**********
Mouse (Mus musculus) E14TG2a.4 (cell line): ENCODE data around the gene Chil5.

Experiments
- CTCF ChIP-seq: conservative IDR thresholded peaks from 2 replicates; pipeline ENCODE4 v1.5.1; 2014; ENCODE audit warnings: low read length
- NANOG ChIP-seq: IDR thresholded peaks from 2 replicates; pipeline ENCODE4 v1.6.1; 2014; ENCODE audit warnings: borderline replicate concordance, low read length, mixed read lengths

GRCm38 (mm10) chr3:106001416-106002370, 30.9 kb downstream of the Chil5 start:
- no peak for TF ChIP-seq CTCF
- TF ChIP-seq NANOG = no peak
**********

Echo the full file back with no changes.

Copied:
Mouse (Mus musculus) E14TG2a.4 (cell line): ENCODE data around the gene Chil5.

Experiments
- CTCF ChIP-seq: conservative IDR thresholded peaks from 2 replicates; pipeline ENCODE4 v1.5.1; 2014; ENCODE audit warnings: low read length
- NANOG ChIP-seq: IDR thresholded peaks from 2 replicates; pipeline ENCODE4 v1.6.1; 2014; ENCODE audit warnings: borderline replicate concordance, low read length, mixed read lengths

GRCm38 (mm10) chr3:106001416-106002370, 30.9 kb downstream of the Chil5 start:
- no peak for TF ChIP-seq CTCF
- TF ChIP-seq NANOG = no peak